A research study published in the Journal of Maternal-Fetal and Neonatal Medicine was designed as a prospective, double-blind, randomized controlled clinical trial which compared a placebo group to a group of mothers who supplemented with myo-inositol twice daily.3 The myo-inositol group had significantly better outcomes including lower maternal BMI, longer gestation at the time of delivery, and decreased abnormal oral glucose tolerance test results. The oral glucose tolerance test is the standard screening measure for gestational diabetes.  One limitation was that the study was relatively small. Some of the data may have been statistically significant if there had been more women involved in the study; for instance, the myo-inositol group had a lower incidence of neonatal hypoglycemia, but the data was not quite strong enough to be statistically significant. Another interesting statistic is that 21% of women in the placebo group required insulin therapy, while only 3% of women in the myo-inositol group required insulin therapy. While larger studies may be needed to validate this data, this study demonstrated that at least 50% of women who take myo-inositol may benefit from the treatment.3 Since the current standard of care for prevention of gestation diabetes is diet change and monitoring blood sugar, myo-inositol may be an easy and beneficial way to minimize complications from gestational diabetes.  It also has a promising potential to minimize the requirement of insulin injections.

Since it is a compound naturally found in both your body and your baby’s body, you can safely consume myo-inositol supplements.5 The product may be a little bit difficult to find in grocery stores, but it can be found in combination products or ordered online. According to research, the supplement is best if taken 2000 mg twice daily (make sure you separate the doses by at least six hours.)One product can be purchased from Fairhaven Health6 where you can get a 60-day supply for less than $20.* Myo-inositol is often combined with another compound called D-chiro inositol, which has also been demonstrated to assist with gestational diabetes.7 The combination product is called Ovasitol and it can be purchased online from Theralogix Nutritional Science Company, but it must be ordered online and can cost up to $1 per day ($90 for a 90 day supply.)8 Another product to consider is called Sensitol, and it contains D-chrio inositol, myo-inositol, and alpha lipoic acid. The product can be ordered online and a thirty day supply is $52.9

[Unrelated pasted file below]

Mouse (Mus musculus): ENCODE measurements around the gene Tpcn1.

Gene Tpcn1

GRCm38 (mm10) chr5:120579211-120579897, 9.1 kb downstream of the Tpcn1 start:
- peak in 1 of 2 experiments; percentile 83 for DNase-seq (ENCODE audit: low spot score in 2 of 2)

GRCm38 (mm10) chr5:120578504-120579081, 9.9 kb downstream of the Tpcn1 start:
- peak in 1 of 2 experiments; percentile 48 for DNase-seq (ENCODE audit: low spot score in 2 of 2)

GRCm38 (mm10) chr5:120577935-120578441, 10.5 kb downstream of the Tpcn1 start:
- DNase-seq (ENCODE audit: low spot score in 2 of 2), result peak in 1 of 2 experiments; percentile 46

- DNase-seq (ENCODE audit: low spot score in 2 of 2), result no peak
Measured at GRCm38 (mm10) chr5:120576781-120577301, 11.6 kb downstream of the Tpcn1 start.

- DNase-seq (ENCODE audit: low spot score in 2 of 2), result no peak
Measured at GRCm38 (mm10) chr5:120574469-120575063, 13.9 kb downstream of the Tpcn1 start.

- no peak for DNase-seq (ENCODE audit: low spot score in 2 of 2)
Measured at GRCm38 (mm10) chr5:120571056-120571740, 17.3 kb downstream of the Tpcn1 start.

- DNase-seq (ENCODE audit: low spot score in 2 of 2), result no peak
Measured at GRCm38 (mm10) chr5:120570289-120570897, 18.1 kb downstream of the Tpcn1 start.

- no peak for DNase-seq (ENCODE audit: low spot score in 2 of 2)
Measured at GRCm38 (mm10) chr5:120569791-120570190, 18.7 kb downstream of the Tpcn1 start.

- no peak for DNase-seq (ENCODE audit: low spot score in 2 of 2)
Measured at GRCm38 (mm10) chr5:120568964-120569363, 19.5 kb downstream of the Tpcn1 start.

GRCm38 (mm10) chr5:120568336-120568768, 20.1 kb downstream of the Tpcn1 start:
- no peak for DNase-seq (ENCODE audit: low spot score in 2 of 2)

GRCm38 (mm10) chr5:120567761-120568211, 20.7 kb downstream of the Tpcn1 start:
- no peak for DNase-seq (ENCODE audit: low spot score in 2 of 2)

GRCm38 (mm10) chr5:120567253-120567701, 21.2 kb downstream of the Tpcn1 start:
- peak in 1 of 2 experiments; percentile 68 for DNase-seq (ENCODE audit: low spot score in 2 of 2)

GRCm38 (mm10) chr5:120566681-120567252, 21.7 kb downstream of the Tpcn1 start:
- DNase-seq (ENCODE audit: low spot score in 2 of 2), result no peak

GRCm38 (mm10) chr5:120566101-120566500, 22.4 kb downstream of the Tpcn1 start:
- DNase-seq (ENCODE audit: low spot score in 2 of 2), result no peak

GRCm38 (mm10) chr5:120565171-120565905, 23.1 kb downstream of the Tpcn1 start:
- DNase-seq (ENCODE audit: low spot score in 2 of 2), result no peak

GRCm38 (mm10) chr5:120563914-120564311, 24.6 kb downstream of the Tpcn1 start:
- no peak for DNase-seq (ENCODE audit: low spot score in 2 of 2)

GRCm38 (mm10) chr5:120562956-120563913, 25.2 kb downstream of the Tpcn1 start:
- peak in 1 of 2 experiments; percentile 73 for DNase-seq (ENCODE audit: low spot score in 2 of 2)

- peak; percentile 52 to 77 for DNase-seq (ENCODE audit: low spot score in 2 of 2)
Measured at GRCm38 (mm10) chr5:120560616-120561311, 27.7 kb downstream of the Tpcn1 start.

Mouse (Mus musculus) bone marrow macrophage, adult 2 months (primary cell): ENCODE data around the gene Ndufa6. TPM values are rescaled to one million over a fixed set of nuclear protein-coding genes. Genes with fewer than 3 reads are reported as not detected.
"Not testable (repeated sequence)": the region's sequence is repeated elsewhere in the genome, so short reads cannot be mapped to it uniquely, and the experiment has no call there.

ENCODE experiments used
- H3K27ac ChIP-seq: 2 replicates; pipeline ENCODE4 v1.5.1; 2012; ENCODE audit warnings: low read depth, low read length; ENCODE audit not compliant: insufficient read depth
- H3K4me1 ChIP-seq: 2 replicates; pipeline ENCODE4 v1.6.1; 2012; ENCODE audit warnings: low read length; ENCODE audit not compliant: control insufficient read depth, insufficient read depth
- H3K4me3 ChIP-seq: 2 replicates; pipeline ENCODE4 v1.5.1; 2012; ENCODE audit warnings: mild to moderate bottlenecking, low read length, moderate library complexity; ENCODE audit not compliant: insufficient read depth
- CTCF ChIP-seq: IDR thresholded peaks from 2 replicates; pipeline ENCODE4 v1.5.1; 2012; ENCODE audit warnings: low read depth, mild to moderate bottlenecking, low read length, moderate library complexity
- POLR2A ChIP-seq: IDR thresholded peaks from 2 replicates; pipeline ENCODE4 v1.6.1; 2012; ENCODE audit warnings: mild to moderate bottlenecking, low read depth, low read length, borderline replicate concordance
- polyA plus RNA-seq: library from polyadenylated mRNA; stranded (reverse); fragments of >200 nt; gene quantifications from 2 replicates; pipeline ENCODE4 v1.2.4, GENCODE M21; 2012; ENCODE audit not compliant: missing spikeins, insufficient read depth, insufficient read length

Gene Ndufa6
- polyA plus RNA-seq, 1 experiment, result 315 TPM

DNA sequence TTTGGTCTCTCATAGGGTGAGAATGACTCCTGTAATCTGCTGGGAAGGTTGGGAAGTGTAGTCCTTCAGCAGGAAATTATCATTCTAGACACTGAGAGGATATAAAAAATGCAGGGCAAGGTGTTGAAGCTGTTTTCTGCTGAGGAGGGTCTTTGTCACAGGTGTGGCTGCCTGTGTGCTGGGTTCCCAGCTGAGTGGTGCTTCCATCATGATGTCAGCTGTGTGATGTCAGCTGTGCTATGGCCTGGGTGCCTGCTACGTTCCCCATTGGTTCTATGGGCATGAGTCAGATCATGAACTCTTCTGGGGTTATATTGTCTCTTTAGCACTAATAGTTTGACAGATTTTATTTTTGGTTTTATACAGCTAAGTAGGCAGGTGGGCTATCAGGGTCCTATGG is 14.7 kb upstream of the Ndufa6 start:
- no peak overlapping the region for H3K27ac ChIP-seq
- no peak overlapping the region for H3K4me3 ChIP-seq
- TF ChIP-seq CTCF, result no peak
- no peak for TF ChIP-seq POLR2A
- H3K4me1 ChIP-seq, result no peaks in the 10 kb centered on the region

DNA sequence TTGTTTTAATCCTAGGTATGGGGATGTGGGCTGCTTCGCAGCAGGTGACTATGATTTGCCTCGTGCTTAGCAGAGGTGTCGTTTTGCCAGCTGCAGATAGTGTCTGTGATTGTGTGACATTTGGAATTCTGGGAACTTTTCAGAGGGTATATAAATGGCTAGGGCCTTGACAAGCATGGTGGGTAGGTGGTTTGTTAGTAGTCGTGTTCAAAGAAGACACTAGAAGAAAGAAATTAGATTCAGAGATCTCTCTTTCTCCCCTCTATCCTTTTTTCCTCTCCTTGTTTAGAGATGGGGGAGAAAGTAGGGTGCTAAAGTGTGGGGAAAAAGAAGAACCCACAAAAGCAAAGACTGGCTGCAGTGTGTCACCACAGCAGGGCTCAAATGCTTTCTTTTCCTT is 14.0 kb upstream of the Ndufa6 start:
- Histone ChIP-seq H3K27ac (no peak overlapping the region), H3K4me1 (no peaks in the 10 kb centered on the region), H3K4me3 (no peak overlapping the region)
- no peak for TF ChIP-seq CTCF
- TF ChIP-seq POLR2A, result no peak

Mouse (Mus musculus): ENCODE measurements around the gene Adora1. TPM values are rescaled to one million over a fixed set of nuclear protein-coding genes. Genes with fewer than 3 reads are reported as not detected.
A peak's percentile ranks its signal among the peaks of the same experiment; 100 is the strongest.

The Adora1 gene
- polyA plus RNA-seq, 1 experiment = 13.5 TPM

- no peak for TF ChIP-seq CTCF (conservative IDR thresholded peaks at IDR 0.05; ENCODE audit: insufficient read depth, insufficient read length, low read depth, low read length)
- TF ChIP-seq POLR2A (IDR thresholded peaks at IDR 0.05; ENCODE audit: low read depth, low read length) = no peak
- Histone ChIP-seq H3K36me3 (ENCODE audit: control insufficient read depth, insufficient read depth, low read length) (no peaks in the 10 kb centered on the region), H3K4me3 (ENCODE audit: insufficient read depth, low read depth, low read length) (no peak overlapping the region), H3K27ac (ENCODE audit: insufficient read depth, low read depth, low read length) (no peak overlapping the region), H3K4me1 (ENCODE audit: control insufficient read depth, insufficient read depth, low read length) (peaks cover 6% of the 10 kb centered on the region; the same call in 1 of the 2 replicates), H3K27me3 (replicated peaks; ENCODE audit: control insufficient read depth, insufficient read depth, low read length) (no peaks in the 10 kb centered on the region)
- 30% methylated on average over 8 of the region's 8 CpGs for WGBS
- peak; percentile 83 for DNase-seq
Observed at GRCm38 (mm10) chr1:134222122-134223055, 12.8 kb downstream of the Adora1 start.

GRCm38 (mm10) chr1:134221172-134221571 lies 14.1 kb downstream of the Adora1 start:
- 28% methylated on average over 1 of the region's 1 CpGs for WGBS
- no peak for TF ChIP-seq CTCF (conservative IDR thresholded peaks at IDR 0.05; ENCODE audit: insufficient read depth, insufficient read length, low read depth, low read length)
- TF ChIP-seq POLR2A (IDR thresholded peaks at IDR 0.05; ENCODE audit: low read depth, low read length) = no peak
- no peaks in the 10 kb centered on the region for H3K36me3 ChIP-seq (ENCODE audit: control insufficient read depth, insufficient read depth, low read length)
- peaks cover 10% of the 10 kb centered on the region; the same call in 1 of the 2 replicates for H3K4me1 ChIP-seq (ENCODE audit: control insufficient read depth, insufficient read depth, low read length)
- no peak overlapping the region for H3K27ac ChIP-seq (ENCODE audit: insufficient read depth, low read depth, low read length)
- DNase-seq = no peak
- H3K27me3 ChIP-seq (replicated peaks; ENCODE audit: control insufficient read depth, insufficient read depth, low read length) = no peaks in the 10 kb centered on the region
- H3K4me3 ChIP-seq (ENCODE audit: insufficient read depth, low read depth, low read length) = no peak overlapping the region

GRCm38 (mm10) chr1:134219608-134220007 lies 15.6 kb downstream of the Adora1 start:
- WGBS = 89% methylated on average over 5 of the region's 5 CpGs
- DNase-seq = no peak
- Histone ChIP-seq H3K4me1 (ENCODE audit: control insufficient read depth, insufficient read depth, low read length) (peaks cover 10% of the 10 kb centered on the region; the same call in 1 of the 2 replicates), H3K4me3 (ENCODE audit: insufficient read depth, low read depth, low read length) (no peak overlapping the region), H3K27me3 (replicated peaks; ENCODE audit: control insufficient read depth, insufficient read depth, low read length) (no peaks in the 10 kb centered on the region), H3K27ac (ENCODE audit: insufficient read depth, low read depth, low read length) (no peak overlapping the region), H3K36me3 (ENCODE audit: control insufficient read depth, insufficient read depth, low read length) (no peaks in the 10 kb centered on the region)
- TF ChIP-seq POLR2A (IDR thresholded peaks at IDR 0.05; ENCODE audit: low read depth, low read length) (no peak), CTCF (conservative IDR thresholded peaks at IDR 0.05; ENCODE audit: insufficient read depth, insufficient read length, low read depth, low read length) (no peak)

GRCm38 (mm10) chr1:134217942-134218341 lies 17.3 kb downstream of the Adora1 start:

Gestational diabetes can have some scary consequences for you and your baby. Based on the evidence, I would recommend that any mother who has increased risk of gestational diabetes should discuss supplementation with myo-inositol with their medical provider.   It could help prevent or minimize problems associated with gestational diabetes. Myo-inositol may be expensive and may not be easily accessible to all; since it is commonly used as a preventative supplement, do you think that pregnant women at high risk for developing gestational diabetes should consider it as an option?

*The manufacturer suggests that the drug be taken four times daily, but in studies, the 2000 mg dose was only recommended twice daily.3 Also, this will help decrease the cost of the drug.